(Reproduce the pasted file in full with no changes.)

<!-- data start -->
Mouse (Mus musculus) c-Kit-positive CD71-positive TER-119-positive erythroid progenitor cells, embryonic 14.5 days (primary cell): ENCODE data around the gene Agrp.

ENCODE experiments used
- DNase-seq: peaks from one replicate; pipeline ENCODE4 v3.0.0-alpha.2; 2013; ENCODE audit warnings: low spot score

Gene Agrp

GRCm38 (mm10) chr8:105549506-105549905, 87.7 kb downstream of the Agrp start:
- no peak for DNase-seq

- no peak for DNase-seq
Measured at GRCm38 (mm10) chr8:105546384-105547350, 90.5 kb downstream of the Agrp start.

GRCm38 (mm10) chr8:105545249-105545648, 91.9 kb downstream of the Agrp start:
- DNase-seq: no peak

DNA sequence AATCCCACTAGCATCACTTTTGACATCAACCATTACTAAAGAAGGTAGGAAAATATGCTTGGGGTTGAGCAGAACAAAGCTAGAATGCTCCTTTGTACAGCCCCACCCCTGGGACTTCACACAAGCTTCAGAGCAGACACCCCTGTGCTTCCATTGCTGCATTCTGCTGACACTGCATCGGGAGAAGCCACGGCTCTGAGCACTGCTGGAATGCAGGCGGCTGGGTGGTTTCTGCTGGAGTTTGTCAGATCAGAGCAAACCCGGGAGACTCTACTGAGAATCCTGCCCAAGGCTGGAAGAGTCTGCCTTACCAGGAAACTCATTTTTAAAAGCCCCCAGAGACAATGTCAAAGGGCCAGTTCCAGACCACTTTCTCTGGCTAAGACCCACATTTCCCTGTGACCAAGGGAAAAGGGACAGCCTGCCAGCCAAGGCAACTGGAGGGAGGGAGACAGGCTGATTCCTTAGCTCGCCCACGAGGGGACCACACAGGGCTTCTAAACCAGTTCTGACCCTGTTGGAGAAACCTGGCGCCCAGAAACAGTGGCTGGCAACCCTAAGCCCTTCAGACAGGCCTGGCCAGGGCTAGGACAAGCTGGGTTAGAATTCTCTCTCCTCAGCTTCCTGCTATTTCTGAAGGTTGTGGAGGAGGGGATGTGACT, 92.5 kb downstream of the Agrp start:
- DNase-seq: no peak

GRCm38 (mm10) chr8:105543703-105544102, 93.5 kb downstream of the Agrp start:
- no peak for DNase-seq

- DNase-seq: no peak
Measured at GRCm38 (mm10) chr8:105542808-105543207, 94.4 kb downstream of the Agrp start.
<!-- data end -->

Mouse (Mus musculus) c-Kit-positive CD71-positive TER-119-positive erythroid progenitor cells, embryonic 14.5 days (primary cell): ENCODE data around the gene Agrp.

ENCODE experiments used
- DNase-seq: peaks from one replicate; pipeline ENCODE4 v3.0.0-alpha.2; 2013; ENCODE audit warnings: low spot score

Gene Agrp

GRCm38 (mm10) chr8:105549506-105549905, 87.7 kb downstream of the Agrp start:
- no peak for DNase-seq

- no peak for DNase-seq
Measured at GRCm38 (mm10) chr8:105546384-105547350, 90.5 kb downstream of the Agrp start.

GRCm38 (mm10) chr8:105545249-105545648, 91.9 kb downstream of the Agrp start:
- DNase-seq: no peak

DNA sequence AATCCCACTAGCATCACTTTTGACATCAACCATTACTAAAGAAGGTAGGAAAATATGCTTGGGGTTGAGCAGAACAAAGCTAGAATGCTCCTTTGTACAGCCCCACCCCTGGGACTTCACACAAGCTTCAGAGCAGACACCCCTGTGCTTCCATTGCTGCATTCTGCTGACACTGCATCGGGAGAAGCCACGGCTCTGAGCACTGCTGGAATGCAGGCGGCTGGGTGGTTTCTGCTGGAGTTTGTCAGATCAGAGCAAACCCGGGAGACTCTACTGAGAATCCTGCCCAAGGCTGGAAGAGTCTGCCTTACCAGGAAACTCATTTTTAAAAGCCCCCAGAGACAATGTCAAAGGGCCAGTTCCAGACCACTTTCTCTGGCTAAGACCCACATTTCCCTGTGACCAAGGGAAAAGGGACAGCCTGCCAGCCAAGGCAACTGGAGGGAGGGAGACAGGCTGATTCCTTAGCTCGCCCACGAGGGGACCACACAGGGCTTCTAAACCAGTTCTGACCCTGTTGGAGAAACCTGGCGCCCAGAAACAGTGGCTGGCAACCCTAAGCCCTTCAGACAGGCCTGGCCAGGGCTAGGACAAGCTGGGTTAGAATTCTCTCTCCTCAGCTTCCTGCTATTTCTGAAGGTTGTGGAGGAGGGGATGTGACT, 92.5 kb downstream of the Agrp start:
- DNase-seq: no peak

GRCm38 (mm10) chr8:105543703-105544102, 93.5 kb downstream of the Agrp start:
- no peak for DNase-seq

- DNase-seq: no peak
Measured at GRCm38 (mm10) chr8:105542808-105543207, 94.4 kb downstream of the Agrp start.